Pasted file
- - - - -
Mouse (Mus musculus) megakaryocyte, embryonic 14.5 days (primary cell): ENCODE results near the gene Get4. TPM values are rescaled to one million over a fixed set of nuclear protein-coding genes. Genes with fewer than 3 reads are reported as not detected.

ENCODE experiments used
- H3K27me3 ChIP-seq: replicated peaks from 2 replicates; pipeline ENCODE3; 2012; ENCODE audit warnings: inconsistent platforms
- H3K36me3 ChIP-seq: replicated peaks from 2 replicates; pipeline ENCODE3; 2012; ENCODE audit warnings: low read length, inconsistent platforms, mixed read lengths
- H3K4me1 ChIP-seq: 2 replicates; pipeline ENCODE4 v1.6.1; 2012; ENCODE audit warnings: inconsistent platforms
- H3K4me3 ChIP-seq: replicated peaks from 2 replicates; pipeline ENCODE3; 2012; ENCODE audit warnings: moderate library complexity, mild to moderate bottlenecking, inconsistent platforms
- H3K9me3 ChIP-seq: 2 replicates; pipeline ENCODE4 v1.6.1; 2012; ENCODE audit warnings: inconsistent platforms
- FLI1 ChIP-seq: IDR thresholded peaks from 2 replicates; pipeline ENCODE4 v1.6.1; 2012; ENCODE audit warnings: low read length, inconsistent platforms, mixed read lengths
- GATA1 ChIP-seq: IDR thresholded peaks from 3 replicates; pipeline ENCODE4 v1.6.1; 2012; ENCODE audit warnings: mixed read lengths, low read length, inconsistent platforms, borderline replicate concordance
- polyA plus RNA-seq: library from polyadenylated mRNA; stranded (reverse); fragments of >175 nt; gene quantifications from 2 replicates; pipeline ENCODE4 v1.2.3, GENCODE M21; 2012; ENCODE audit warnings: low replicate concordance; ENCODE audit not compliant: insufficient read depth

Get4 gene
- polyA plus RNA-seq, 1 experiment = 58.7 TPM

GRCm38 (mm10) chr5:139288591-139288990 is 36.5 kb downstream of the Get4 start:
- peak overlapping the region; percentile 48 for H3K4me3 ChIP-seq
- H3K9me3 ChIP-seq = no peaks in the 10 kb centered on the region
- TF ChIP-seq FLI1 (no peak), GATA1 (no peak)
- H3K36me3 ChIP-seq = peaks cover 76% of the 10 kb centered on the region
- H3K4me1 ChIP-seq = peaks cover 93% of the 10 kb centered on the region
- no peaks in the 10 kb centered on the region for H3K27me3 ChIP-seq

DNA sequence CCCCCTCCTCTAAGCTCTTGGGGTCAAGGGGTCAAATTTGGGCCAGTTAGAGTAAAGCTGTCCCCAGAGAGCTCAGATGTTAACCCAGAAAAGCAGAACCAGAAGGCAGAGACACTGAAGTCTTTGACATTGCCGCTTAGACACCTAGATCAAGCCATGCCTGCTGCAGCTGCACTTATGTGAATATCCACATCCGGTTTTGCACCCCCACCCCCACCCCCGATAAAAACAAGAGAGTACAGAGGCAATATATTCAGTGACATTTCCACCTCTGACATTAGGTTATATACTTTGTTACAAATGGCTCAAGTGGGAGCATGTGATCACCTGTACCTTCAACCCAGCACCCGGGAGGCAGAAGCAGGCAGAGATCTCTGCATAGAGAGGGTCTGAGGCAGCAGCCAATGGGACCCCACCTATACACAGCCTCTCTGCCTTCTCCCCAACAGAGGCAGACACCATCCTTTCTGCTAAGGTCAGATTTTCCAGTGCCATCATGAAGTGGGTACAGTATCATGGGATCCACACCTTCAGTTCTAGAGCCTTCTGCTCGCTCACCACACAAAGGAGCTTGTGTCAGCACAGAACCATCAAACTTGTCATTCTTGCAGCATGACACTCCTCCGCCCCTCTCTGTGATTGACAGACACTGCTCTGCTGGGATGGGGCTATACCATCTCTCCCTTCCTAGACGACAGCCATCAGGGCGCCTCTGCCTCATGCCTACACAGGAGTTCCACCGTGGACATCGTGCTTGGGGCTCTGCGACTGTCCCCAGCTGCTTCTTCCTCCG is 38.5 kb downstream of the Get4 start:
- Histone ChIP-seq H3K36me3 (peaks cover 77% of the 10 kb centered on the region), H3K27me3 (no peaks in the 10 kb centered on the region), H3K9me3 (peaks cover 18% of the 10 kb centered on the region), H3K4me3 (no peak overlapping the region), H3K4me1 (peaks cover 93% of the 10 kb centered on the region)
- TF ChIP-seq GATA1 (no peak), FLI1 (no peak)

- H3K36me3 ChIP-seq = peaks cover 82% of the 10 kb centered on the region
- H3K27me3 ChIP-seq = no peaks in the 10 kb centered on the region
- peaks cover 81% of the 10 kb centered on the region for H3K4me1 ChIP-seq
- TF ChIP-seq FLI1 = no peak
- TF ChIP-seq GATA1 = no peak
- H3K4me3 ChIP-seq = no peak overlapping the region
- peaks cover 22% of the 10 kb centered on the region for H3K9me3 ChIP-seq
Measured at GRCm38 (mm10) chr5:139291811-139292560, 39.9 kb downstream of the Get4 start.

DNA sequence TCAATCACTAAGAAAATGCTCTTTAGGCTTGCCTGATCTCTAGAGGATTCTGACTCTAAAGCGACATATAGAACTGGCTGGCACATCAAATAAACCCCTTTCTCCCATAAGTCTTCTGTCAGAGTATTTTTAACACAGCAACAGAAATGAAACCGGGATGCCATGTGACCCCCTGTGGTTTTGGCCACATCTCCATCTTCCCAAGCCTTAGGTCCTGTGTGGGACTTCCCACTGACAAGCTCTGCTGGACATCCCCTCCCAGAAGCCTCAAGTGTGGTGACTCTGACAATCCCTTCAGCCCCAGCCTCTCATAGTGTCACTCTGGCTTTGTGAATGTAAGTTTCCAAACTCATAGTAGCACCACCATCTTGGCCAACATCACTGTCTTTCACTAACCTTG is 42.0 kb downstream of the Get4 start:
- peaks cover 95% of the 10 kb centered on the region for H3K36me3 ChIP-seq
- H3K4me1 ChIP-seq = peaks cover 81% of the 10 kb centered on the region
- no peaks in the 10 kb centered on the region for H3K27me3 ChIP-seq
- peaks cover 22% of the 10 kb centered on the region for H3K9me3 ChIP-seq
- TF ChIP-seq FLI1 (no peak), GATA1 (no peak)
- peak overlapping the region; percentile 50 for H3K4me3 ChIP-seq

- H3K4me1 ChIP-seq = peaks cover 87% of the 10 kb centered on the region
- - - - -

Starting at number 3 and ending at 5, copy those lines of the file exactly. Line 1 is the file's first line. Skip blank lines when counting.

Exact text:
- H3K27me3 ChIP-seq: replicated peaks from 2 replicates; pipeline ENCODE3; 2012; ENCODE audit warnings: inconsistent platforms
- H3K36me3 ChIP-seq: replicated peaks from 2 replicates; pipeline ENCODE3; 2012; ENCODE audit warnings: low read length, inconsistent platforms, mixed read lengths
- H3K4me1 ChIP-seq: 2 replicates; pipeline ENCODE4 v1.6.1; 2012; ENCODE audit warnings: inconsistent platforms